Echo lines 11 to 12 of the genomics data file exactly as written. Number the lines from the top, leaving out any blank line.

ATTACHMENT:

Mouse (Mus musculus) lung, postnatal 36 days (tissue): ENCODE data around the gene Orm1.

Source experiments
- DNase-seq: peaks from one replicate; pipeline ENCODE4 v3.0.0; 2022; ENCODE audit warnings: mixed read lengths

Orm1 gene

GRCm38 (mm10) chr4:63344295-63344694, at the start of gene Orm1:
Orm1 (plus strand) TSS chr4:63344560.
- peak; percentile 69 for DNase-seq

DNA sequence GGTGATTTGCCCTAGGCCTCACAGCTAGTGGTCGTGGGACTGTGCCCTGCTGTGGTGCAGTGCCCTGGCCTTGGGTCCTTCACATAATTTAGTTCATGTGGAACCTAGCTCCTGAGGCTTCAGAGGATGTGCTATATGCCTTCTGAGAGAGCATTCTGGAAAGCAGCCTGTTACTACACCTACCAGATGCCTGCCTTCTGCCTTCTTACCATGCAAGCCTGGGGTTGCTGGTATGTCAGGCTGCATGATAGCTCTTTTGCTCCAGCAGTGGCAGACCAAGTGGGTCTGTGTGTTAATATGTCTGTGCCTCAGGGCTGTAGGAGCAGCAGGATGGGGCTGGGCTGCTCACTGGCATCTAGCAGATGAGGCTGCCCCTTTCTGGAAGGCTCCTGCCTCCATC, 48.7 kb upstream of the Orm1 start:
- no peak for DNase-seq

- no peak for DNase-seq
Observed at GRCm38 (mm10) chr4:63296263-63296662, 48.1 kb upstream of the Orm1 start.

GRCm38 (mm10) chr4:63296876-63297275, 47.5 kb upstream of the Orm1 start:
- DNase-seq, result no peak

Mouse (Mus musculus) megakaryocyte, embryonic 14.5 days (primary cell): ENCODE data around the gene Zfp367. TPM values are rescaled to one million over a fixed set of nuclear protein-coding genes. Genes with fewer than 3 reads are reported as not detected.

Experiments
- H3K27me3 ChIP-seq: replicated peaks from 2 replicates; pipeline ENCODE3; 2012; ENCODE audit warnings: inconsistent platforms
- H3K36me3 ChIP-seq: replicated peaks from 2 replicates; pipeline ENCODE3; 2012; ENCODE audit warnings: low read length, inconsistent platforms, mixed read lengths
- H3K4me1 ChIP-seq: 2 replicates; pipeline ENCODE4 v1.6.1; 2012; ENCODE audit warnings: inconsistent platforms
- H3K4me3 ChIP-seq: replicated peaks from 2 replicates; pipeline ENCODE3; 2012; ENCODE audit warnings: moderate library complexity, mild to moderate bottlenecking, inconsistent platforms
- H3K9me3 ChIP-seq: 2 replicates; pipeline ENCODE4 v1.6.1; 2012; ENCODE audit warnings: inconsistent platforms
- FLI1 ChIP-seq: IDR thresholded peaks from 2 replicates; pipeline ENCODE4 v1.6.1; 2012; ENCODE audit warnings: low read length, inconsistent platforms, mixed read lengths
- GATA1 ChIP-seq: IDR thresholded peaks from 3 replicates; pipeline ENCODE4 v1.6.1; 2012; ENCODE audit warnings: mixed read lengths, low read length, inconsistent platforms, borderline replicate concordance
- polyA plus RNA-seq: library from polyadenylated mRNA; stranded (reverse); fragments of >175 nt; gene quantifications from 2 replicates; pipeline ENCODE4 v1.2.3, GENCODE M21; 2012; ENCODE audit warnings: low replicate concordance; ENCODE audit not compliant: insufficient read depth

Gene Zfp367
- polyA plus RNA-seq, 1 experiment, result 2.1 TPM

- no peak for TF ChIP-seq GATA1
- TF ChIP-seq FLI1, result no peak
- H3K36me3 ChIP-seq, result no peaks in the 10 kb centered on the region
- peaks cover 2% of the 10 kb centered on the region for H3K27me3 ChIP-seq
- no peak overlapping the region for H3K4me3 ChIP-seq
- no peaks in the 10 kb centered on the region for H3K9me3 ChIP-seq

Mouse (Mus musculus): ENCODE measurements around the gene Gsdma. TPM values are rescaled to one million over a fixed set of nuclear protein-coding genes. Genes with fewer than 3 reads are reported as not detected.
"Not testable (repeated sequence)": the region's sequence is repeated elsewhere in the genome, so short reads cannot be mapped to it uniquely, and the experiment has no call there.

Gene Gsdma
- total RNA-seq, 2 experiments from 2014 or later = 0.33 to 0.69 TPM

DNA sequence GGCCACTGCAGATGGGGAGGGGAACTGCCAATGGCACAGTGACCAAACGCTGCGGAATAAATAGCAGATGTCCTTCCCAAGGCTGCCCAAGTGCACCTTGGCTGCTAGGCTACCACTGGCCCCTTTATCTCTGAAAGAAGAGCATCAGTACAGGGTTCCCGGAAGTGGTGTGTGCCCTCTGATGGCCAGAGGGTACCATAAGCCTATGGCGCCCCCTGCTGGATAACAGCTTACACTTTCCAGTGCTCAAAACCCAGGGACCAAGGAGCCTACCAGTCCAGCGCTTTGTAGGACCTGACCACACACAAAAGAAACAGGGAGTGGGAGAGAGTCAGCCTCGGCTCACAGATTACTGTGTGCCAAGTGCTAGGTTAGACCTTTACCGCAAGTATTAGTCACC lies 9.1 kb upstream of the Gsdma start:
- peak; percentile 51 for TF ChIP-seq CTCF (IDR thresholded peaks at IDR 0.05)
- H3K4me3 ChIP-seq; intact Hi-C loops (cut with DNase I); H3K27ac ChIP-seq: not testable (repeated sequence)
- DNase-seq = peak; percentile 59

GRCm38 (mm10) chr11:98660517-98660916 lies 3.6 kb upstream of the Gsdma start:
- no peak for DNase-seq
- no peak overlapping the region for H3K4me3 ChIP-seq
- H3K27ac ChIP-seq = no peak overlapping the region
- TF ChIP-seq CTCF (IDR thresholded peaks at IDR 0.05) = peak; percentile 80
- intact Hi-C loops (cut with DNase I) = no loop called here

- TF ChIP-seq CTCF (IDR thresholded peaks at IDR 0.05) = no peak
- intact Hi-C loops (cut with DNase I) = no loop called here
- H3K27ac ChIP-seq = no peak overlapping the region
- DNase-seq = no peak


Observed at GRCm38 (mm10) chr4:63296263-63296662, 48.1 kb upstream of the Orm1 start.

GRCm38 (mm10) chr4:63296876-63297275, 47.5 kb upstream of the Orm1 start: